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I have written Validation and Form classes in PHP.

  • Validation class allow you to define the rules of each field and a error message.
  • Form class allow you to get a error message and also allow you to get a value of POST via $_SESSION.

I stored in $_SESSION because if validation did not pass it will need to redirect back to main Form page and repopulate all the fields using value() method.

What do you think of Validation and Form classes - what can be improved?

Validation Class

class Validation
{
    protected  $fields = array();
    private $errors = array();

    public function setRules($field, $errorMessage, $rules = array())
    {
        if (count($_POST) == 0) {
            throw new Exception("The array of post parameters is empty");
        }

        if ($field == '') {
            throw new Exception("field parameter is empty");
        }

        if (!is_array($rules) || count($rules) == 0) {
            throw new Exception("The array of rules parameter is empty");
        }

        $errorMessage = ($errorMessage == '') ? $field : $errorMessage;

        $this->fields[] = array(
            'name' => $field,
            'errorMessage' => $errorMessage,
            'rules' => $rules,
        );
    }

    public function validate()
    {
        if (count($_POST) == 0) {
            throw new Exception("The array of post parameters is empty");
        }

        if (count($this->fields) == 0) {
            throw new Exception("Validation rules is not set");
        }

        foreach ($this->fields as $field) {

            $fieldName = $field['name'];
            if (isset($_POST[$fieldName])) {
                foreach ($field['rules'] as $rule) {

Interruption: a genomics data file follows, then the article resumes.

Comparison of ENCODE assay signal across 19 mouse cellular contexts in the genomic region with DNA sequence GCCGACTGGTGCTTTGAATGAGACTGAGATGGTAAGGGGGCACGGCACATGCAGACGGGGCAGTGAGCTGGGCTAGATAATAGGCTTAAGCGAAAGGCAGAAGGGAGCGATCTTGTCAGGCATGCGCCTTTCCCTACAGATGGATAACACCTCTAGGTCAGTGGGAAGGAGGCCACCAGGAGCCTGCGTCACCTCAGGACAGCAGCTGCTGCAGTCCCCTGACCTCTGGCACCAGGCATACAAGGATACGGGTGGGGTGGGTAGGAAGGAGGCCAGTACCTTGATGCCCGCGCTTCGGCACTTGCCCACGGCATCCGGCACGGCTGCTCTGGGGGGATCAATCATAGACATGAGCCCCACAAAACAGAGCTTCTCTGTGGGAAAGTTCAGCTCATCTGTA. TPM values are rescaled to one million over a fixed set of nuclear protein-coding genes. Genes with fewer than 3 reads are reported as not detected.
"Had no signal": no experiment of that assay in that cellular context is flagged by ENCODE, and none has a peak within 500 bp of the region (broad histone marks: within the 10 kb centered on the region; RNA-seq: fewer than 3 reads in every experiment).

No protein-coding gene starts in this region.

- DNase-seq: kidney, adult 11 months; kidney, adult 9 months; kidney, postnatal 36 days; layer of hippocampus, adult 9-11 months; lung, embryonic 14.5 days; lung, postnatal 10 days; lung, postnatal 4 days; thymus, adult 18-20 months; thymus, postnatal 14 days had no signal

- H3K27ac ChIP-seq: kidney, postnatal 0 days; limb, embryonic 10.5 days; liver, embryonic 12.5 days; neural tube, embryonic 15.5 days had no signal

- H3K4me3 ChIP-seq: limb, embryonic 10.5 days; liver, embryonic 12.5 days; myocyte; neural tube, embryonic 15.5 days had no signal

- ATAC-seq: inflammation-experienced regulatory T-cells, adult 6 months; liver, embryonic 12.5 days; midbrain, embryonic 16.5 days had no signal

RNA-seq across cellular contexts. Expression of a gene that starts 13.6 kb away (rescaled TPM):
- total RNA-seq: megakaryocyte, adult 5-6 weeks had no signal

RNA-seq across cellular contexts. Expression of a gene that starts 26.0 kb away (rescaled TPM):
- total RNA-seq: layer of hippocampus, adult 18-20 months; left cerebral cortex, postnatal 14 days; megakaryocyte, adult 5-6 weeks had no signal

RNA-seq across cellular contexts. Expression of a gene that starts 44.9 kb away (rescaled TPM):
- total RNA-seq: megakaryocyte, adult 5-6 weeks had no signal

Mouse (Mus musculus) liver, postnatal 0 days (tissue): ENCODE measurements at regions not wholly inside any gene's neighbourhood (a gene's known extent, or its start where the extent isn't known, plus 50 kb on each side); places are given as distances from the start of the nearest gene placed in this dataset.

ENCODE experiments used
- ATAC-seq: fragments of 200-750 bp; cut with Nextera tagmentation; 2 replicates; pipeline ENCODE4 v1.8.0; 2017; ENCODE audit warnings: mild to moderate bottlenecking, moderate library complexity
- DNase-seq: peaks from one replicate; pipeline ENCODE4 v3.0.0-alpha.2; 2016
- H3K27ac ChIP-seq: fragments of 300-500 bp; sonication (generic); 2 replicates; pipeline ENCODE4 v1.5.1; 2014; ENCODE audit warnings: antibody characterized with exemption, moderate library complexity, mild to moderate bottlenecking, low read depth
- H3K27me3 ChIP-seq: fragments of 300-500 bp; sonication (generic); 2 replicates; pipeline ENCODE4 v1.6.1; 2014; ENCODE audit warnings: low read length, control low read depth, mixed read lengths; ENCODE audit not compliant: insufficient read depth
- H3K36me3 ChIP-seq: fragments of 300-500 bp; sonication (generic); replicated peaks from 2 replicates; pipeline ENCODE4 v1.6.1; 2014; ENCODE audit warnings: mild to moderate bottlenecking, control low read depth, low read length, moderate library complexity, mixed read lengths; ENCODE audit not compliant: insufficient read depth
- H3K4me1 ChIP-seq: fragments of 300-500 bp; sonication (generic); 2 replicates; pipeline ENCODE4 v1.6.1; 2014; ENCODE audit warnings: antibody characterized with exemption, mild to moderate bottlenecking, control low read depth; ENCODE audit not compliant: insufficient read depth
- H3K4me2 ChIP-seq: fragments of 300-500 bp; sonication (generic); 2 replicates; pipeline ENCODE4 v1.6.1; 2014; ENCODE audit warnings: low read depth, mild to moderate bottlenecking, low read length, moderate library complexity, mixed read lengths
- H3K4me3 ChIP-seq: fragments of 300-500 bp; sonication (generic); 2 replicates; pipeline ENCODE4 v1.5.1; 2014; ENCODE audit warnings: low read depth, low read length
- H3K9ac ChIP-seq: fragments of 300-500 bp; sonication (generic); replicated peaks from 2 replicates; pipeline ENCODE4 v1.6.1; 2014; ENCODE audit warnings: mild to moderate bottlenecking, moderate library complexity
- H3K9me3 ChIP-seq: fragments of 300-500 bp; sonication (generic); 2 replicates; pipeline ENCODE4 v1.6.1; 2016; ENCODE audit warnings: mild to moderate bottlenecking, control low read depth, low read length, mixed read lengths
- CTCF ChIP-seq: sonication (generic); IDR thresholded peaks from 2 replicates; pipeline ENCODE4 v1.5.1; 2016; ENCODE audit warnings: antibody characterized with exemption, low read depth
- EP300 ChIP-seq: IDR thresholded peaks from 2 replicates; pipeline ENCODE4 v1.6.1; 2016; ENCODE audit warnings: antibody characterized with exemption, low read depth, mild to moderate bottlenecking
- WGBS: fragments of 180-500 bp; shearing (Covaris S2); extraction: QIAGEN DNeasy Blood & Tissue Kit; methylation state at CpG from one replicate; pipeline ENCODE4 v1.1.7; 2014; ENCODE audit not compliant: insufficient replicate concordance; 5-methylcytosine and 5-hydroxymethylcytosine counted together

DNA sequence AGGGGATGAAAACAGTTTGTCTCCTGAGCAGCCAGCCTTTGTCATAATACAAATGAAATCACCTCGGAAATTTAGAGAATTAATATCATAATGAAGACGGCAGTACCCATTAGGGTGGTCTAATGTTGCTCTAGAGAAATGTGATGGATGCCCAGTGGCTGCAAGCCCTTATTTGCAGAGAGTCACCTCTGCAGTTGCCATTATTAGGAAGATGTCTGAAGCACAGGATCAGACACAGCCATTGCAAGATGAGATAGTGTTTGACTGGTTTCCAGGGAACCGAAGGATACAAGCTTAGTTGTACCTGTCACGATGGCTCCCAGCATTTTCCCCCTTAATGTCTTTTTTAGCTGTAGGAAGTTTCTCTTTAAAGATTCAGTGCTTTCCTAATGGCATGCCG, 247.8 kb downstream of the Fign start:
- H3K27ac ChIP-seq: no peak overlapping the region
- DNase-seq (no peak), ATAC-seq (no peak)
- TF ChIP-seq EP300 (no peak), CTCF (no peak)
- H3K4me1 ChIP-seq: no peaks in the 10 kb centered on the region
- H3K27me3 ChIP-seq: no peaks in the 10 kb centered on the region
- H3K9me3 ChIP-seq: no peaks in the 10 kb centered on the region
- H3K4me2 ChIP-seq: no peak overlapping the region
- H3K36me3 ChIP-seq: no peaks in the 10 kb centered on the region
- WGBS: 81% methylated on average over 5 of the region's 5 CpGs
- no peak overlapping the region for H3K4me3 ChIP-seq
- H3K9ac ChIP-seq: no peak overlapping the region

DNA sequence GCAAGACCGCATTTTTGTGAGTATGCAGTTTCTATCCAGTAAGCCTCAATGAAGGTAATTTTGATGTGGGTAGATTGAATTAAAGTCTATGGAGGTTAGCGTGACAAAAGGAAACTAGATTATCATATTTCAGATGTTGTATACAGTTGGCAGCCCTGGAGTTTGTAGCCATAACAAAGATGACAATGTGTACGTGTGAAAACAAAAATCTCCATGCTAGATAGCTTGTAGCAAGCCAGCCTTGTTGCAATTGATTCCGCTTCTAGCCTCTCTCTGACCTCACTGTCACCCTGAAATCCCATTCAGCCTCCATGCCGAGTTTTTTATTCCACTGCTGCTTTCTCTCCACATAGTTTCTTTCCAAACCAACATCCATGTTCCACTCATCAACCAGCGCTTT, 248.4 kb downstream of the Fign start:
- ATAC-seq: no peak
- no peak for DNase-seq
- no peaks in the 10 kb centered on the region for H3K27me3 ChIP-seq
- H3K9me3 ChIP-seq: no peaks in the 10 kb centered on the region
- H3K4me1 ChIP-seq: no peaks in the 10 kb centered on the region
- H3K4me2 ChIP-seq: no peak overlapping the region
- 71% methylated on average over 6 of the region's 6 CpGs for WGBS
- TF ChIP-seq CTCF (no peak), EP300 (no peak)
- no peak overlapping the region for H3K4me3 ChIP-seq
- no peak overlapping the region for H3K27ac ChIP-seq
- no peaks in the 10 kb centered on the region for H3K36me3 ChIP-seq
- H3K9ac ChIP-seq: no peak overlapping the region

$param = false;

                    if ($arr = explode('=', $rule)) {
                        if (isset($arr[0]) && isset($arr[1])) {
                            $param = $arr[1];
                            $rule = $arr[0];
                        }
                    }

                    $output = $this->$rule($_POST[$fieldName], $param);

                    if ((in_array('required', $field['rules']) && $output == FALSE) || (!in_array('required', $field['rules']) && $output == FALSE && $_POST[$fieldName] != '')) {
                        if (!isset($this->errors[$fieldName])) {
                            $this->errors[$fieldName] = array('errorMessage' => $field['errorMessage']);
                        }
                    }
                }
            }
        }
        return (count($this->errors) == 0) ? true : false;
    }

    public function getError($field)
    {
        if (isset($this->errors[$field]) && $this->errors[$field] != '') {
            return $this->errors[$field]['errorMessage'];
        }
        return false;
    }

    private function validEmail($value)
    {
        return filter_var($value, FILTER_VALIDATE_EMAIL);
    }

    private function required($value)
    {
        return ($value != '') ? true : false;
    }

    private function numeric($value)
    {
        return is_numeric($value) ? true : false;
    }

    private function exactLength($value, $param)
    {
        return (strlen($value) == $param) ? true : false;
    }
}

Form Class

class Form
{
    private $validation;

    function __construct($validation) {
        $this->validation = $validation;
        $_SESSION['posts'] = $_POST;
    }

    public function error($field)
    {
       return $this->validation->getError($field);
    }

    public function value($field) {
        if (isset($_SESSION['posts'][$field]))